Arthritic aches and pains are a major issue in our ageing workforce. According to Professor Paul Hodges from University of Queensland's School of Health and Rehabilitation Sciences body aches, pains and injuries are the second most expensive cause of lost productivity at work and health care expenditure. Only cardiovascular disease costs our society more. With arthritis making up a significant proportion of our injuries and pains, the big concern is that so many people are being left with the impression by well-meaning health professionals that arthritis is an inevitable part of ageing. Although arthritic pains may become more common as you age does that mean that arthritis is caused by old age?
Surely if arthritis was caused by old age then all of your body would be worn out to the same degree because it is the same age. But in reality you will find that arthritic change is more advanced in some parts of your body compared to others completely dismissing the myth that old age causes arthritis.
With arthritic aches and pains interfering with the productivity of our ageing workforce and the quality of our lives it is important to understand what actually causes arthritis?
Arthritis is the degeneration of joints as a result of three common scenarios:
1) After joints have been damaged by injury or trauma
Particularly severe injury that physically damages a joint beyond its capacity to repair itself will inevitably result in some arthritic changes. It is very difficult to prevent arthritic change in this instance. However the amount of arthritic change can be limited by addressing the following two areas.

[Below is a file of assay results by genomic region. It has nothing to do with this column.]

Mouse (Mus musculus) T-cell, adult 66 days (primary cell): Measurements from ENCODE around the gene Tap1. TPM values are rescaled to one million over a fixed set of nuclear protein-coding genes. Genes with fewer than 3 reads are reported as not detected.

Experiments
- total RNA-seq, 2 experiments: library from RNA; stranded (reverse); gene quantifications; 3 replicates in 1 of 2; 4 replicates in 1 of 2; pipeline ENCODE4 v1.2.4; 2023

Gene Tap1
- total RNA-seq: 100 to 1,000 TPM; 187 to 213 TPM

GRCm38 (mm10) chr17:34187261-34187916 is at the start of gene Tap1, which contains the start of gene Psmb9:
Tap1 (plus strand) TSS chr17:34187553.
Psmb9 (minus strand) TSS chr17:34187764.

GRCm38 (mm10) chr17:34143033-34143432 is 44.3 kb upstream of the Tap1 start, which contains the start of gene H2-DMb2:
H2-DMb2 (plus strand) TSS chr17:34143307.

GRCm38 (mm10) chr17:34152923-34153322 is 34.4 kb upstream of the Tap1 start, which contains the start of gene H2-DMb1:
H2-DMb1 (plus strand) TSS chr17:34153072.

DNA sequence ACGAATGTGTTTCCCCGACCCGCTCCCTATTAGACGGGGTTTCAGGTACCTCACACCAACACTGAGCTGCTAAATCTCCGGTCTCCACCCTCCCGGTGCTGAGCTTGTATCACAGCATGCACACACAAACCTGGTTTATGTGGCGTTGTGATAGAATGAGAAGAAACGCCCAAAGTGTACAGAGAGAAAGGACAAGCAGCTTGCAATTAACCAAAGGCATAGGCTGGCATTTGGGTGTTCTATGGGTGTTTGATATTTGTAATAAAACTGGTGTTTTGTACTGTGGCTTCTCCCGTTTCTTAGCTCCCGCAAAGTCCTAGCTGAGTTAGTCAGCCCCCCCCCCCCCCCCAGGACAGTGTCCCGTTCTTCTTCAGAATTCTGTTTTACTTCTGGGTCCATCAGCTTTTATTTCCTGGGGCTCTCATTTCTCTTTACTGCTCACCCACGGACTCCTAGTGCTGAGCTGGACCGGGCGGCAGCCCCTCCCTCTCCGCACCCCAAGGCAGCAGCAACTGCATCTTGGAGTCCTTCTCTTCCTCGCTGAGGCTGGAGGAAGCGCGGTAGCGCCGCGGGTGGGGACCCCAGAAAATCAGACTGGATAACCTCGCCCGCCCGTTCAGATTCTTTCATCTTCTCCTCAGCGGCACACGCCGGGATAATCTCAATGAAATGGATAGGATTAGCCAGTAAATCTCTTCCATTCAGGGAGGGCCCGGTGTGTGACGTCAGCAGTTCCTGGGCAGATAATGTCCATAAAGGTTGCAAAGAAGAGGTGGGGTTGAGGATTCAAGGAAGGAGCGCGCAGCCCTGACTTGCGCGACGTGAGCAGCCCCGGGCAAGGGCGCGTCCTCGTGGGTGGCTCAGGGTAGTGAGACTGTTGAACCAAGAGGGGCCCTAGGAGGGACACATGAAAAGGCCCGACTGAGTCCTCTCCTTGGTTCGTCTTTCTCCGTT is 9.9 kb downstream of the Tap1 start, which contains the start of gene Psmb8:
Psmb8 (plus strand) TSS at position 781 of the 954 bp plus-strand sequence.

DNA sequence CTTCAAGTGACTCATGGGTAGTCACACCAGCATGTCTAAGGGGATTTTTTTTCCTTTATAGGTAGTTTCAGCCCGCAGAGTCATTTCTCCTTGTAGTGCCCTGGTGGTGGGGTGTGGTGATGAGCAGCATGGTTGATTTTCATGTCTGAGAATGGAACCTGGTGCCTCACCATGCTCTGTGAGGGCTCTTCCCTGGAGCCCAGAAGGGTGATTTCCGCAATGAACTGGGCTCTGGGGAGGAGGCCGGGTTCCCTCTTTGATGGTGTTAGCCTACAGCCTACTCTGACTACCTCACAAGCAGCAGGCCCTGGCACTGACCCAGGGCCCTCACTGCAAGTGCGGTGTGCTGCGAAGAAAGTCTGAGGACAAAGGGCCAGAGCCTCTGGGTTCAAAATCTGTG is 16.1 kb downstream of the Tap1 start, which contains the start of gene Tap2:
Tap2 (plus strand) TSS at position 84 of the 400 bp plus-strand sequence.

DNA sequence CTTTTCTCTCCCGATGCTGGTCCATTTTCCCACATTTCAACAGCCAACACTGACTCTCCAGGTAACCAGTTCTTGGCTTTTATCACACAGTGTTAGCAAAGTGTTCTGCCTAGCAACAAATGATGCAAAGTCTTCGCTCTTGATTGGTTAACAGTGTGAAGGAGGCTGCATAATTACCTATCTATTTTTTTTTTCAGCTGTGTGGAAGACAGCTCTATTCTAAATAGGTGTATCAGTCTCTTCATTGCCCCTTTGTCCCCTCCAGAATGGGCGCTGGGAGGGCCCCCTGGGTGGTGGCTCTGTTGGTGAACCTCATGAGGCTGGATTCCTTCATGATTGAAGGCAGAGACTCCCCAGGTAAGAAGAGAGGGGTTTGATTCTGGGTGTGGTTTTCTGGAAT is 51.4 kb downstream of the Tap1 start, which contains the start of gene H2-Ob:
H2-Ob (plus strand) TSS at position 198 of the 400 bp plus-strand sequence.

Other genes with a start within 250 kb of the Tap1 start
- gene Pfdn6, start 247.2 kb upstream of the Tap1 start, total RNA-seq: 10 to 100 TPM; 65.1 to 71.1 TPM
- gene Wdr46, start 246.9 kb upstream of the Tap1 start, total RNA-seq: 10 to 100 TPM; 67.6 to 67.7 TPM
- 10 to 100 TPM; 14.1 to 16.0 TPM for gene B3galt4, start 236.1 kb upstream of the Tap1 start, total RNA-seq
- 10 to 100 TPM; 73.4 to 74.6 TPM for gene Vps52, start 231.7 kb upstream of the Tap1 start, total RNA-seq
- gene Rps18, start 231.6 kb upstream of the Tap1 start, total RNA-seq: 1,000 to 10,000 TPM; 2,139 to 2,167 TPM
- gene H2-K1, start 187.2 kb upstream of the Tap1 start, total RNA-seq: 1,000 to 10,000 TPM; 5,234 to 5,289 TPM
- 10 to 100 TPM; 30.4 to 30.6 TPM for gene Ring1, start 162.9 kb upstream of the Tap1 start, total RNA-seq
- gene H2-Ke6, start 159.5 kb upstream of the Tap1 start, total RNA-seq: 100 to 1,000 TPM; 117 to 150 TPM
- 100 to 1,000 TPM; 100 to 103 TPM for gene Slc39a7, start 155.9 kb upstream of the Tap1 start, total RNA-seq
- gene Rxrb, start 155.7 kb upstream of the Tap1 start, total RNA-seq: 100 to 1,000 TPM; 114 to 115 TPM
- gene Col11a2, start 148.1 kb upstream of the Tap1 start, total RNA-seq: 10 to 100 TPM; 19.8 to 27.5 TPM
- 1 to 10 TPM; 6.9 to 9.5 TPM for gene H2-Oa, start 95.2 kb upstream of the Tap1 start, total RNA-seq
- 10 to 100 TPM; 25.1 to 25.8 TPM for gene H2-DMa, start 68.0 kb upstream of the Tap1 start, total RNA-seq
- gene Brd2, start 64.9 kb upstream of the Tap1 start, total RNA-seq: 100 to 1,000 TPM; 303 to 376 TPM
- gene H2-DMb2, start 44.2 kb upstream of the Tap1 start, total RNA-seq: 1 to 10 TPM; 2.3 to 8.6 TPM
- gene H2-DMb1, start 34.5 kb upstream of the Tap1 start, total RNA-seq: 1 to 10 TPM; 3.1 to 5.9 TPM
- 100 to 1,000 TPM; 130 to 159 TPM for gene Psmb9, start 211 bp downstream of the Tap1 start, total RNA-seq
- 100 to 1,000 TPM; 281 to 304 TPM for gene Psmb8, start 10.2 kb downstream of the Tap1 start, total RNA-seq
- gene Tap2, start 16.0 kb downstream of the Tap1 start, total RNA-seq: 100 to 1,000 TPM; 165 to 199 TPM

2) Excessive load being placed on joints due to poor alignment or poor posture
Car tyres can wear out unevenly and prematurely due to poor alignment and so can the joints in your body. When you have an upright and balanced posture your body weight is evenly distributed throughout your body. However, poor posture and alignment causes the weight to be unevenly distributed with some areas getting off lightly and other areas getting worn out by the excessive load.
3) Lack of joint flexibility resulting from a lack of use
If you do not routinely stretch your joints out fully and move them around, the lack of movement will limit the amount of nutrition to the joints. This effectively begins to starve the joint surfaces of the necessary ingredients required to be able to maintain a healthy joint. It backs up the old adage, "If you don't use it, you lose it."
To limit or prevent the possibility of arthritis affecting your work life get some advice or treatment to help improve your posture and physical alignment. Health professionals such as chiropractors, physiotherapists, or podiatrists have a lot greater training and expertise in this area than compared with your local MD.
Maintaining an active lifestyle is also vital. Exercise and movement programs such as Tai Chi, Yoga, Feldenkrais and the Alexander Technique are very gentle ways of improving joint and muscular flexibility and balance without placing a large strain on your joints.
Arthritis doesn't have to become an inevitable accessory to a long and successful life and career. There are a host of additional lifestyle modifications that can discourage and limit the development of arthritis. So even if you currently are exhibiting some signs of arthritis, you are not doomed to a life of anti-inflammatory medication and a future date at the operating theatre.